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Chimney Liners???

Post in 'The Hearth Room - Wood Stoves and Fireplaces' started by Jason762, Feb 24, 2006.

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  1. Jason762

    Jason762 Member

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    Loc:
    Newtown, CT
    I am researching chimney liners and have a few questions. I am looking to possibly vent an Osburn 2400 insert that is in an exisiting masonry fireplace. I have seen many different ways to vent. I plan to do a full re-line of the chimney. The problem is around my damper/smoke shelf there is only about 5 1/2 inches of space, not enough room for a 6" pipe. I was told by one salesman that I could "oval-out" the flex pipe to make it fit. Is it that easy or is he just trying to make a sale? He said its pliable enough to just step on it or bend it by hand to make it fit. Also I have seen on some websites, they recommend using solid 6" pipe to a section of insulated oval flex pipe that is 4 1/2" in diameter so it fits around the smoke shelf. This method is a bit more expensive. Now is it better to go this route or is it better to go with all flex? I've seen many sites that say all flex is fine. Does the flex need to be insulated? Also some flex is very inexpensive, I've seen some on e-bay for $300 for 25' of 6" flex, while other sites have that amount for hundreds more. I know usually you get what you pay for, but at the same time I don't want to spend money unnecesarilly. Basically I'm looking for someone with an unbiased opinion (no alterior motives) to give me a little schooling in venting 101. Thanks for the help.

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  2. Sundeep Arole

    Sundeep Arole New Member

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    Loc:
    Framingham, MA
    I had the exact same issue with my case. I did not want to ovalize the liner - which is not really good for draft. What I had to do is cut out a section of the damper frame so the pipe could go through. My damper frame made out of cast iron. I tried the cut initially with a sawzall and a carbide grit blade - that was a hard job. In the end I got help from another member on this forum and he bought over a angle grinder with a metal cutoff wheel, which did the trick. No need to ovalize if you can do that.
  3. elkimmeg

    elkimmeg Guest

    there are many ways to accomplish the full liner the best way is to keep the full 6"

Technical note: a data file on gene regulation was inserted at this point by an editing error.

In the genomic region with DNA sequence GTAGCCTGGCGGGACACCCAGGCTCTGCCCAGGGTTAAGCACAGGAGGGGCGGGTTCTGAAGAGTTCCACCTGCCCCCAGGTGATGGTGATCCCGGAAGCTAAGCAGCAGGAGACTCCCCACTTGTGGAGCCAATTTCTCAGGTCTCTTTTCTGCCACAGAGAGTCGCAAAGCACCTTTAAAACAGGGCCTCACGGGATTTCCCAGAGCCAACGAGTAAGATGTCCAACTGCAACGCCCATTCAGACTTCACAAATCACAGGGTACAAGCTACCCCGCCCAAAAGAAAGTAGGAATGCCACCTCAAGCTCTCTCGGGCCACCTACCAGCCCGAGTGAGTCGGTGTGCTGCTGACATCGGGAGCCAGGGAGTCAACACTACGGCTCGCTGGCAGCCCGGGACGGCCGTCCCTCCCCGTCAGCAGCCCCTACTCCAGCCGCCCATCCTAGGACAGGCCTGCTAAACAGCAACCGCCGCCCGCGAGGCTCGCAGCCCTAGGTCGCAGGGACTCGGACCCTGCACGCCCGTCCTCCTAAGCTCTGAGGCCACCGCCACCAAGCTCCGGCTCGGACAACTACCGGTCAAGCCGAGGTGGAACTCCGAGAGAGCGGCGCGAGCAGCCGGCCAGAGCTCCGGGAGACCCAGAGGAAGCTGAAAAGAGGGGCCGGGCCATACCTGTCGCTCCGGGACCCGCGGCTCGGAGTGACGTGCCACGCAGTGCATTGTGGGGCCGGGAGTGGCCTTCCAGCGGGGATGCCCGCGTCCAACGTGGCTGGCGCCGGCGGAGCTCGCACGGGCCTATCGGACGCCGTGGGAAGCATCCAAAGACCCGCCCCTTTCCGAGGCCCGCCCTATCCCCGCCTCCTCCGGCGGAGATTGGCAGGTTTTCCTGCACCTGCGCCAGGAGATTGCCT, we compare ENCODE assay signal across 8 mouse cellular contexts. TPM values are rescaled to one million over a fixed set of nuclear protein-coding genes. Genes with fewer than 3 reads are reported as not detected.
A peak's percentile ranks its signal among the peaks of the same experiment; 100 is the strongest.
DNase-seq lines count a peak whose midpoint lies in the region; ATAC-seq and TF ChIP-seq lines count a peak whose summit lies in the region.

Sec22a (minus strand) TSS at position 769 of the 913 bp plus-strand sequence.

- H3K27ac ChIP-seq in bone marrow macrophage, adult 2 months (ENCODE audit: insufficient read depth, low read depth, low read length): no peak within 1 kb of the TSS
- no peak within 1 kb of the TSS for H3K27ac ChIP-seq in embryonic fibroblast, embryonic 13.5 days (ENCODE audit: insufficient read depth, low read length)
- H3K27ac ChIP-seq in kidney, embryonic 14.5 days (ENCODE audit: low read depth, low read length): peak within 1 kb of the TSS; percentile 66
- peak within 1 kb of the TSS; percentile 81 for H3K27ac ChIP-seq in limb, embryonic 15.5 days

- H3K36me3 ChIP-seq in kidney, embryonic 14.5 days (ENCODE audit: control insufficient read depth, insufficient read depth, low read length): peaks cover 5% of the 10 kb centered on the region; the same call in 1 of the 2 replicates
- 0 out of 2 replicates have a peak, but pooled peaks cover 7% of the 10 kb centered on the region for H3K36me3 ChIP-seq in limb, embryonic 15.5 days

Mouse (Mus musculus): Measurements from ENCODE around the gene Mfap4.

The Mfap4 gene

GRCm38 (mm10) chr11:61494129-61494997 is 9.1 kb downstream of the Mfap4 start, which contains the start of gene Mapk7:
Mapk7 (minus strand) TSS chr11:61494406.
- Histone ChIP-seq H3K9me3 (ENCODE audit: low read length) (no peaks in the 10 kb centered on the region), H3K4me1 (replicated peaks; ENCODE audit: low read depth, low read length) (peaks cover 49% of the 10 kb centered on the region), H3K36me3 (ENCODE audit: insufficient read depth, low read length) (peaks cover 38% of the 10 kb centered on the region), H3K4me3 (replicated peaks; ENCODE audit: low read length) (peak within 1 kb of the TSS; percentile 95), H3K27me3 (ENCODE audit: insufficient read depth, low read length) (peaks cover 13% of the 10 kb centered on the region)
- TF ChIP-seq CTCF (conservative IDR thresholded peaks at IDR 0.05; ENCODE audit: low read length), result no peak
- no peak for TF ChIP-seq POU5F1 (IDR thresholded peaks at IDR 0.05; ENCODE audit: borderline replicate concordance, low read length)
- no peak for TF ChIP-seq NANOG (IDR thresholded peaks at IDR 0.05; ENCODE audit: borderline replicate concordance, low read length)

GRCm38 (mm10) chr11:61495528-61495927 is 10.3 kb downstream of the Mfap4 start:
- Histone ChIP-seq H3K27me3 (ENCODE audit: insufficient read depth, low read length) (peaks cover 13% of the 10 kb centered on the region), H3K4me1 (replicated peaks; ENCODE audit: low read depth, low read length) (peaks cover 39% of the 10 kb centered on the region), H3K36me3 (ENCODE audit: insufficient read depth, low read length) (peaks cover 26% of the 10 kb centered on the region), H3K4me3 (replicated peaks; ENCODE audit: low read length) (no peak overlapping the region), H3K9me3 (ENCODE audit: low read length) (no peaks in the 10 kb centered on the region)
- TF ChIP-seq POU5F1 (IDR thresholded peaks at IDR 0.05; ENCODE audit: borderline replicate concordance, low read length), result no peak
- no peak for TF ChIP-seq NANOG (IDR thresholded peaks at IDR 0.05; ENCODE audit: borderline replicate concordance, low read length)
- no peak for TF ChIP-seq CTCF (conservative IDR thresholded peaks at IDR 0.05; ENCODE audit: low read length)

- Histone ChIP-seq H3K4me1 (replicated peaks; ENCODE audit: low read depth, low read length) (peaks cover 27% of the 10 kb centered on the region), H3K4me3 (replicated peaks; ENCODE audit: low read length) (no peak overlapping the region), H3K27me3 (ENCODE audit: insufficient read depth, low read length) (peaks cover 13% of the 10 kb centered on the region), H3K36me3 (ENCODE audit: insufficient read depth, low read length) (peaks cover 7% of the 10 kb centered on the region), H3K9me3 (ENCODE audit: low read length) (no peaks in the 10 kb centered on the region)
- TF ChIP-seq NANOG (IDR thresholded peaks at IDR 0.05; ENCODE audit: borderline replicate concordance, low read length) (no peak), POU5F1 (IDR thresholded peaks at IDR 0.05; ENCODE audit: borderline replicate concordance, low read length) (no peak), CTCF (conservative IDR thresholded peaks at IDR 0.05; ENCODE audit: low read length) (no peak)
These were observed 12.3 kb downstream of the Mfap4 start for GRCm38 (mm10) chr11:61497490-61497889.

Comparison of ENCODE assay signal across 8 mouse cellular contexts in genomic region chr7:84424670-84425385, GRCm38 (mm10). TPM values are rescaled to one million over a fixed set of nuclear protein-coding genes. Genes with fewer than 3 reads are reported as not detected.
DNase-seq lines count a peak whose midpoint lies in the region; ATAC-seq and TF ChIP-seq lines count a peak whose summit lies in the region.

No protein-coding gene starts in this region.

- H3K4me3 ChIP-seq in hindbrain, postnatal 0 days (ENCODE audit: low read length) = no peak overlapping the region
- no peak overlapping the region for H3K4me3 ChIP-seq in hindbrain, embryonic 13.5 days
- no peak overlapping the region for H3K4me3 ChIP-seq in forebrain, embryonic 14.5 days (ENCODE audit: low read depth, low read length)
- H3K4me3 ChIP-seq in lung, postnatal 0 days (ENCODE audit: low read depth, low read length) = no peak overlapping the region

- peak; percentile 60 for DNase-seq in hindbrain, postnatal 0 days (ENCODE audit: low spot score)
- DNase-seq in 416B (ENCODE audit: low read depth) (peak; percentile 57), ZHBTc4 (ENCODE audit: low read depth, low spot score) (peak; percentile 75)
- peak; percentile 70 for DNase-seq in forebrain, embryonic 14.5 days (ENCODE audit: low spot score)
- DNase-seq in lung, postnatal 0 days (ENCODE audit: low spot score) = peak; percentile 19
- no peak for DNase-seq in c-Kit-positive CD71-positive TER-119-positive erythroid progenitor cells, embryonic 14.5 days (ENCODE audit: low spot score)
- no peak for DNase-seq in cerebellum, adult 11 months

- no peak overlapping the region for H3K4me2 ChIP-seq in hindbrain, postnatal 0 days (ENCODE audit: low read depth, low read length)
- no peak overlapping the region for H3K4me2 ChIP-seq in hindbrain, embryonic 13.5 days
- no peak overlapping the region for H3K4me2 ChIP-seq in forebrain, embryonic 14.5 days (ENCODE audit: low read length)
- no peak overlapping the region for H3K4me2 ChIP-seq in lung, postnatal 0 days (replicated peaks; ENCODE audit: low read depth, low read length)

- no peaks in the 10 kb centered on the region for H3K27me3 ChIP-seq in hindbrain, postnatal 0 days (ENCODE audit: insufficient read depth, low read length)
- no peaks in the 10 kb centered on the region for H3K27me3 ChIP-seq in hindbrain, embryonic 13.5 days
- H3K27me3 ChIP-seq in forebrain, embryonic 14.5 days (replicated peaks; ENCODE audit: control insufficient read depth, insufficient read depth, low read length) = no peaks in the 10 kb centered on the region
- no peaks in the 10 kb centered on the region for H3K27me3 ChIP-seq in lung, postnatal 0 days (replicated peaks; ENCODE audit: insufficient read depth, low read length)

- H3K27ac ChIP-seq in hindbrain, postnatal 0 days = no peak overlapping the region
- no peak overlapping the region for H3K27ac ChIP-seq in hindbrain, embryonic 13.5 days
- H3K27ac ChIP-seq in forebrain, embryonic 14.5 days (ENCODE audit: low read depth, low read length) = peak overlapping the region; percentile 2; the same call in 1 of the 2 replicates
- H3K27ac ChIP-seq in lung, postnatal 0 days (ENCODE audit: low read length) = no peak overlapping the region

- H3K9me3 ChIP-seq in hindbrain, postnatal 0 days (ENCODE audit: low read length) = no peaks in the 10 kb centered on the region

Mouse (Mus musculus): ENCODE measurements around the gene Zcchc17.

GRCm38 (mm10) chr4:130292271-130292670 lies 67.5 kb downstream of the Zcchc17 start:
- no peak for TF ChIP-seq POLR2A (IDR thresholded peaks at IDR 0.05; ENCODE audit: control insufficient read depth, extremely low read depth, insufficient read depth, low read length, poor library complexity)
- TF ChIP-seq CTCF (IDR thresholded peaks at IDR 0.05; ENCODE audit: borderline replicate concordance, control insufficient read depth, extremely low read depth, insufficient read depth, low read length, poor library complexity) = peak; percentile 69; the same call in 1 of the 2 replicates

Aceptqable is to ovalize it enough to fit threw the damper or use all oval liner
    Remember ovalization creates friction and draft resistance. Also condusive to cresote build
    up at the point of resistance. Hopt flame cut out enough damper area so he would avoid this prediciment
    what is required by code is TH 2100 316 stainless steel.

    A lesser grade stainless steel 304 can be used but listed for use with an insulation blanket.
    Your manual should indicate what liner has been tested with your stove and speced.
    To insulate or not. Insulated liners draft better. The better you draft the more effecient your stove will opperate
    Another factor is your chimney location. An all interior chimney may not need insulation. An esposed chimney,
    I suggest you insulate. In any case the manufactures specs of the liner must be followed to pass inspections and codes If you liner is listed to be installed with insulation there is no alternative but to insulate. Some manufactures only require insulation for liners in exposed Chimneys.

    What you have to do is review your stove's specs and also download the liner manufactures specs after you fully understand what is required then match the setup tha makes money and preformance sense
  4. joshuaviktor

    joshuaviktor New Member

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    Ok, here you go. 316Ti is 316Ti, wherever you get it. That is a stainless steel alloy, BTW. IF you can get a name brand on Ebay, get it. Realize that your local store might not be interested in helping you fix things, if you screw it up, as after all, you didn't buy it from them. Paying more for a little advice and help from experts is a great thing, if you can afford it.

    If you can't, like me, then do it yourself. I recommend doing some serious reading on this forum, and googling the heck out of it BEFORE you attempt the install.

    As for insulation, it depends. It depends on the chimney you are putting it up, the draft, the expense, etc.